Subaru SiriusXM Censorship Uncensored - Think of the Children, Alright?
An article entitled “ Subaru to SiriusXM Subscribers: Stop Listening to Comedy” from a website called automotiveitnews.org has been making the rounds on social media lately. It talks about an oddity with Subaru-vehicle satellite radios, where they sometimes default to Channel 001, the preview channel, upon starting the car, even when the subscription is paid up.
That may sound like simple software glitch — but it isn’t. It’s actually a Subaru-specific “feature”!
This is how it works: you get to your destination while listening to one of the SiriusXM channels marked with “xL,” an explicit language tag. It could be any one of the comedy, music, or talk channels marked as such, as can seen here on the channel guide. You turn off your Subaru and go about your business. Upon your return to the car, the radio switches to the preview channel, as if your subscription has just run out.
Having recently driven a 2016 Subaru Crosstrek, a great little car, I can tell you firsthand that it’s annoying and can be taken as a glitch. It turns out, however, that Subaru does this on purpose. The reason behind it is that a new driver or passengers can be offended by the content provided by those uncensored channels. Well, shit.
The owner of the Outback in the Automotive IT News article, “a 35-year broadcast journalism veteran,” is deeply upset by this feature. He says that every time he starts his car he has to scroll through his 36 presets, waaahhh, just to find the station he was listening to. The article even goes as far as using the C-word. Censorship!
I’ve been a Howard Stern fan for years. During my last semester in college, when Howard was still at K-Rock, I was offered an internship at the show on which, unfortunately, I had to pass due to workload and scheduling. I turned my wife into a huge fan. Channel 100 is the first preset in all my radios. I have Artie Lange’s cell phone number programmed into my phone and an invitation to his show. I often use references from the show when talking to my friends who are also fans. I am by no means a “Super Fan” but I know more than Bobo does and I just love the show.
At the same time, I’m a father of an eight-year-old girl and a four-year-old boy. One day, when my daughter was two years old, she asked why we were not listening to Howard while driving. Since then, we only listen to channel 100 when we are driving by ourselves or when the kids are asleep. I make sure that every time I park the car for the night to leave the radio on some other station.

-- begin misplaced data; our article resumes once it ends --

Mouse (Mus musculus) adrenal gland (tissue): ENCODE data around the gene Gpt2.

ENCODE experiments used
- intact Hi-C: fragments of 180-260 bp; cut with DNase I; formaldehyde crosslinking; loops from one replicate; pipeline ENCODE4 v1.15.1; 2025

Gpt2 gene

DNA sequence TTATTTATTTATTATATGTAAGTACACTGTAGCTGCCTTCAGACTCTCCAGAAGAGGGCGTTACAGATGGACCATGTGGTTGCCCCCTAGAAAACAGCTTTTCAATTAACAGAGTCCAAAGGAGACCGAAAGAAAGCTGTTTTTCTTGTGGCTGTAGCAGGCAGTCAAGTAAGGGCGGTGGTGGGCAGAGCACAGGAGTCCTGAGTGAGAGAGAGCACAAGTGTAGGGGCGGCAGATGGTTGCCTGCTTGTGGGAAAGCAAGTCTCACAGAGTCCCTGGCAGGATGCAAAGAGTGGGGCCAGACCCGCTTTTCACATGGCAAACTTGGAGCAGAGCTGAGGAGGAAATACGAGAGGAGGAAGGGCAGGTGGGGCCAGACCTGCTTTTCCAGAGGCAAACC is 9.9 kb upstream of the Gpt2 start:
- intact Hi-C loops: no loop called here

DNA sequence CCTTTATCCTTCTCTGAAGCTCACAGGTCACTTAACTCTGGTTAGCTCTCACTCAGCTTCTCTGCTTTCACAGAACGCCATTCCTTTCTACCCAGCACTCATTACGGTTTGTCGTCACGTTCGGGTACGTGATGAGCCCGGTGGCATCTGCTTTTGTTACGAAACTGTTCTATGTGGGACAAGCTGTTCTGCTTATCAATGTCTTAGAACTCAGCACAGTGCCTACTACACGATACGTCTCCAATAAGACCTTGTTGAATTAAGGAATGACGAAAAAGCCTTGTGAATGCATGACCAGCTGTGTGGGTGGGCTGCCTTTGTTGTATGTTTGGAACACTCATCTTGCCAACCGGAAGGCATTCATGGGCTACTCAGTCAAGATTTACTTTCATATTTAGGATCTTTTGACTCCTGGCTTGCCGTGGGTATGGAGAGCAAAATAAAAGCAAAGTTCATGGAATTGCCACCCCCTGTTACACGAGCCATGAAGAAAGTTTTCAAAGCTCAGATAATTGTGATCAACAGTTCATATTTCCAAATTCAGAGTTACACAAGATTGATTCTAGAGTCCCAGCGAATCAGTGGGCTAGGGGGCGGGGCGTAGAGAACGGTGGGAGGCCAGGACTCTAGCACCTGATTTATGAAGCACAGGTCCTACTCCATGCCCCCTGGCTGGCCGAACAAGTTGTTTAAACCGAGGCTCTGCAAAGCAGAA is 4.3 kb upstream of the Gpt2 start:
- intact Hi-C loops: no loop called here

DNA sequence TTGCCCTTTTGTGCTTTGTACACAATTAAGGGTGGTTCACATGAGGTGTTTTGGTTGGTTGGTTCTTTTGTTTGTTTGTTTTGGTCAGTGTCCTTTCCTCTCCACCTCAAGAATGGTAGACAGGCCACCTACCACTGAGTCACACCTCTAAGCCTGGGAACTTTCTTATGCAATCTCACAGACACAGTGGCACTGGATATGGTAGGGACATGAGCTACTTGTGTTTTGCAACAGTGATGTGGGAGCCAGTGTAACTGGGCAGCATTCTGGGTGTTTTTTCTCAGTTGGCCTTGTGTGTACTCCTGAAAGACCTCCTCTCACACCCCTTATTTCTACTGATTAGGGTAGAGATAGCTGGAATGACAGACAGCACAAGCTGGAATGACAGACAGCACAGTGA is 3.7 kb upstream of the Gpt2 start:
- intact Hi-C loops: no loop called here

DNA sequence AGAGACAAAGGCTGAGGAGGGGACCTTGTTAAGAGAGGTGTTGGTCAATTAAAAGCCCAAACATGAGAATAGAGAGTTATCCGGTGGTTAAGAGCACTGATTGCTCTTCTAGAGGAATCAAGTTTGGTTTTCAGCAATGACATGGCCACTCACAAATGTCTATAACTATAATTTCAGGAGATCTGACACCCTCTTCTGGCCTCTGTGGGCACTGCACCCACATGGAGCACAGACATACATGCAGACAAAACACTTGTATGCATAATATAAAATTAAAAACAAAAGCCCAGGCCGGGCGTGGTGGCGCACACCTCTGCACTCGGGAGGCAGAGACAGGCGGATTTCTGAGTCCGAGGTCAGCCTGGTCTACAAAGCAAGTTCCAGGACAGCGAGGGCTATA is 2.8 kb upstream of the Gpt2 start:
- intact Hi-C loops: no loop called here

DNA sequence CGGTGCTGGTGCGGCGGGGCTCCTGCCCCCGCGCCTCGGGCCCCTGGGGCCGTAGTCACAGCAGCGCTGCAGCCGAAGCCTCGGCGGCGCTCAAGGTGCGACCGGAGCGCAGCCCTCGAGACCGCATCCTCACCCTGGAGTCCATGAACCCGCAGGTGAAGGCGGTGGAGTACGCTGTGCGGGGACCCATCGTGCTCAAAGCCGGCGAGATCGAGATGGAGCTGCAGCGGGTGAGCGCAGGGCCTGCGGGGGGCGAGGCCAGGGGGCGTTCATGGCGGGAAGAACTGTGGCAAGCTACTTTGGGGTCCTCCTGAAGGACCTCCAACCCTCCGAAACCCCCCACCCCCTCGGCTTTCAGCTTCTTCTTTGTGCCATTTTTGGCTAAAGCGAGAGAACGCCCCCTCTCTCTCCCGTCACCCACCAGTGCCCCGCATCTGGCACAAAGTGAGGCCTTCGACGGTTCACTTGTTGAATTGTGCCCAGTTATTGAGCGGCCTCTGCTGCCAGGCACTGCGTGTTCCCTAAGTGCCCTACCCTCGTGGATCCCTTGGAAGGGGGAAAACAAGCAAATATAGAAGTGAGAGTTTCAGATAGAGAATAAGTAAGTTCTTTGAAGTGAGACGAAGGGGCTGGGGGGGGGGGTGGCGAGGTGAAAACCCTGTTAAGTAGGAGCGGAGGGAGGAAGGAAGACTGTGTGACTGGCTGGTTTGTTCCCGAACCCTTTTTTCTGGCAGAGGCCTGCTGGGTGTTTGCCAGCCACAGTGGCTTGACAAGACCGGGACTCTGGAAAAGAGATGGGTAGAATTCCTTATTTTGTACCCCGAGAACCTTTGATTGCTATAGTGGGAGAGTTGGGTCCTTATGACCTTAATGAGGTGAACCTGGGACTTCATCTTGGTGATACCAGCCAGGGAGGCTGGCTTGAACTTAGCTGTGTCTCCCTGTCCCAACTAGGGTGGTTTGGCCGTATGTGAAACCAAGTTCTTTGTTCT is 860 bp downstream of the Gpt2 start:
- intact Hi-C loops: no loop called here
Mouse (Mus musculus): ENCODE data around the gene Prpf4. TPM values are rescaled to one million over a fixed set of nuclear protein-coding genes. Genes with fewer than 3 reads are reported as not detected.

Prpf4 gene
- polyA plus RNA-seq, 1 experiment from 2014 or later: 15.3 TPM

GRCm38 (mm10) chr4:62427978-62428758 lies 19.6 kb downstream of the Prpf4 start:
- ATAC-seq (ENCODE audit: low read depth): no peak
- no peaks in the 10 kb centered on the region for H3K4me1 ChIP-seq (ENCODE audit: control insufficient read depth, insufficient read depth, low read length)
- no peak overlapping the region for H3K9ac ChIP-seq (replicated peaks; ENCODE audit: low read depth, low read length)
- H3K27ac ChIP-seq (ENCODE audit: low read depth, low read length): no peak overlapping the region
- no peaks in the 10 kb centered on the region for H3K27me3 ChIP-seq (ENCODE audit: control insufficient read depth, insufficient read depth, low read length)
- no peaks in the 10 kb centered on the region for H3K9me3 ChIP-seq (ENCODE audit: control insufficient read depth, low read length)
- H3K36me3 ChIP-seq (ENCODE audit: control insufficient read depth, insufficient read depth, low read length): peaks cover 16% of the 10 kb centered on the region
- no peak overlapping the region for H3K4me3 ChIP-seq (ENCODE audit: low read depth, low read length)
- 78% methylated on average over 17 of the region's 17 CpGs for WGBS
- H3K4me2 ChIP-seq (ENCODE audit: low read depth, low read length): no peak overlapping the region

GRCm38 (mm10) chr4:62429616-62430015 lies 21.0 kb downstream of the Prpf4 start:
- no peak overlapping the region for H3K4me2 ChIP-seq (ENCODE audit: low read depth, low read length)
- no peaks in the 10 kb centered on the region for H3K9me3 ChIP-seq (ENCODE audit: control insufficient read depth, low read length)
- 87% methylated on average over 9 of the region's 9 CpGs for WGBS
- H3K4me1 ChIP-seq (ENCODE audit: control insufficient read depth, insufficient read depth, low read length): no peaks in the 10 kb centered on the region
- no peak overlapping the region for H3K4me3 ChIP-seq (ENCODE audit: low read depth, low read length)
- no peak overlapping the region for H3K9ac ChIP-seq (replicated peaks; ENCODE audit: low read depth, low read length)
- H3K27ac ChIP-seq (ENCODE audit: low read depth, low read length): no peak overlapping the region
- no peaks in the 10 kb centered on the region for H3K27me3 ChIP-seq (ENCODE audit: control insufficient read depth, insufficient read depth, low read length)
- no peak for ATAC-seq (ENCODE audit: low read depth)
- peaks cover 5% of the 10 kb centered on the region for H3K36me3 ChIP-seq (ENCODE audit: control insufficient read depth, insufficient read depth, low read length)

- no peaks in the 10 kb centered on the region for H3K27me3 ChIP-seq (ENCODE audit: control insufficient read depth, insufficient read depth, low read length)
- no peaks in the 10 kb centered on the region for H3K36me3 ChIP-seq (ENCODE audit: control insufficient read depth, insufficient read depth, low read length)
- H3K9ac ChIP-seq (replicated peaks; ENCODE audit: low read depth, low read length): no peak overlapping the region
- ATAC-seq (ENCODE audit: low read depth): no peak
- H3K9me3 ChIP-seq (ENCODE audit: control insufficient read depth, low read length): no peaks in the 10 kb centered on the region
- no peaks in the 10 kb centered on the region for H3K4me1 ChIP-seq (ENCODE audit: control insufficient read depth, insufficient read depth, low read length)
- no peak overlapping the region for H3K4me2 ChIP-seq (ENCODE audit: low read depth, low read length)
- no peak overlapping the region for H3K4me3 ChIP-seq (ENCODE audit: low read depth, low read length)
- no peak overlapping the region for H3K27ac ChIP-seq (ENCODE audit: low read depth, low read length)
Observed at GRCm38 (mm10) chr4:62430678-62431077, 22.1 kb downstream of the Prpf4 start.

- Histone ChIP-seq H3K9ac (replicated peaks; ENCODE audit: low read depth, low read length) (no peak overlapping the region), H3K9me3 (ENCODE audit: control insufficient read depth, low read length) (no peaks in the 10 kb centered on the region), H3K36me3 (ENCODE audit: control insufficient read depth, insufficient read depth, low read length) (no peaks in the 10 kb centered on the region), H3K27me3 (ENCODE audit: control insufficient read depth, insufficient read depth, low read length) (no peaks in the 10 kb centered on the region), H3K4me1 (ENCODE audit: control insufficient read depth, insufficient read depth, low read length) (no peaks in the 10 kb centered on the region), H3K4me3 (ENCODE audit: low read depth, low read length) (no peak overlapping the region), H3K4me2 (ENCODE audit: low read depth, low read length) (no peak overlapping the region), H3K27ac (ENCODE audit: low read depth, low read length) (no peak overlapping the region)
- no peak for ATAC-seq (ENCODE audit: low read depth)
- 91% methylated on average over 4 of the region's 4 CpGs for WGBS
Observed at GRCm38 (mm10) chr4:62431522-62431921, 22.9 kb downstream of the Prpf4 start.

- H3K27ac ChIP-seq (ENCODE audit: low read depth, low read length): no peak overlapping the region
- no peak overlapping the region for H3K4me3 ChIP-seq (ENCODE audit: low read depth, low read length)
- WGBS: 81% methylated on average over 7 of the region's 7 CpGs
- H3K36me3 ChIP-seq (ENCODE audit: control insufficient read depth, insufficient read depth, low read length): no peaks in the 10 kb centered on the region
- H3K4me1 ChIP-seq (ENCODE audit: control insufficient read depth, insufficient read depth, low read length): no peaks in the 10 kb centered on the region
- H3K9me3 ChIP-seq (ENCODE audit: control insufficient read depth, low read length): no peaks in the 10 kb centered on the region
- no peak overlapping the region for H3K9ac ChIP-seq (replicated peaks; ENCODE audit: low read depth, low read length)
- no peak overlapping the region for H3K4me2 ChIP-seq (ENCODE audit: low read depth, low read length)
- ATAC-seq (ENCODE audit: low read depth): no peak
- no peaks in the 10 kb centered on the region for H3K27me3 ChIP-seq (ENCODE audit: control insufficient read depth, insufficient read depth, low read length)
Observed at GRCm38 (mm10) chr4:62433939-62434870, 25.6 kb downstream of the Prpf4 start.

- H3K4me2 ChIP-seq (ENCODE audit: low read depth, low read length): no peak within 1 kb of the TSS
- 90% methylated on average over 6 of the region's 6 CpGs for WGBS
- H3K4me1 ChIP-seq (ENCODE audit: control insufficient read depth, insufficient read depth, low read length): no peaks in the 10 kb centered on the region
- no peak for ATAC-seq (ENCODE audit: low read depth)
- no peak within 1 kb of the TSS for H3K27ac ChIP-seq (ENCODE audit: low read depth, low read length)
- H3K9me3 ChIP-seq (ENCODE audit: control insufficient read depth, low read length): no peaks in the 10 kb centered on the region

That doesn’t always happen, however. Many times I throw the kids into their seats, start the ignition to warm up or cool down the car, and go back to fasten their seat belts or throw something into the trunk. Right at that time, I often hear Howard’s or Robin’s voice and have to scramble back to the radio or steering wheel controls to quickly change the channels, because will somebody please think of the children!?
Well, Subaru has. I don’t have an issue with this personally. People who often drive with coworkers, clients, and sensitive types shouldn’t have an issue with it, either. The majority of people who drive alone will get annoyed at this, as the feature is not defeatable — but how hard is really to program your presets and press a button to get back your favorite profanity filled station?
Cars have become our own little sanctuaries. When we’re driving alone we sing along with the radio, talk to ourselves, yell at bicyclists, other drivers, and sometimes our own lives. A car is a place we spend a lot of time, but it is not our home or our office. No one is there with us, no one can hear us, and too often we think that no one can see us picking our noses. It is a place where we can listen to whatever we want, even if it’s something some people would never admit to, such as raunchy comedy, sex shows, country music or hardcore rap.
Subaru, in this case, is helping you keep your questionable listening choices to yourself.
228 on Jul 02, 2016
When media system in Tesla doesn't recognize particular track (it usually can't find anything for audiobooks) it shows pretty random album art, sometimes pretty disturbing like from some metal albums. It didn't fetch art from the MP3 metadata and instead always went online to get the image. I had to switch the panel away from the media when kids were in the car quite a few times. Asked Tesla if there is an option to turn off album art fetching or display, no reply.
GARainman on Jul 31, 2016
This actually just started on my car. I have a 2017 Subie STI and for some reason - it just started doing this last week. I figured I'd hit some magic button somewhere that made it start doing this. I can tell you this: Not everyone has kids. Not everyone cringes when some comedian on Raw Dog says the F word. I don't have any kids and I am a grown up who questionable language doesn't even register with. What DOES register with me is when some nameless, faceless moron decides FOR ME what I should and should not be able to do with my car. To be honest - I want this dipstick outed and have him answer why he thinks his opinion matters more than ALL of the owners out there? We should at least KNOW who this dips**t is...but something tells me he'll hide in the shadows like the little coward he is. This just smacks of massive amounts of arrogance. Yeah, this is a minor annoyance. I get it. I live in the real world where I understand all I had to do is hit a few buttons to get my station back. However, this attitude of people today that their opinion on what you should and should not be able to do overrides yours - that just sets me off. The idea that this little turd thinks he has the right to change what you're listening to....just makes me very angry.
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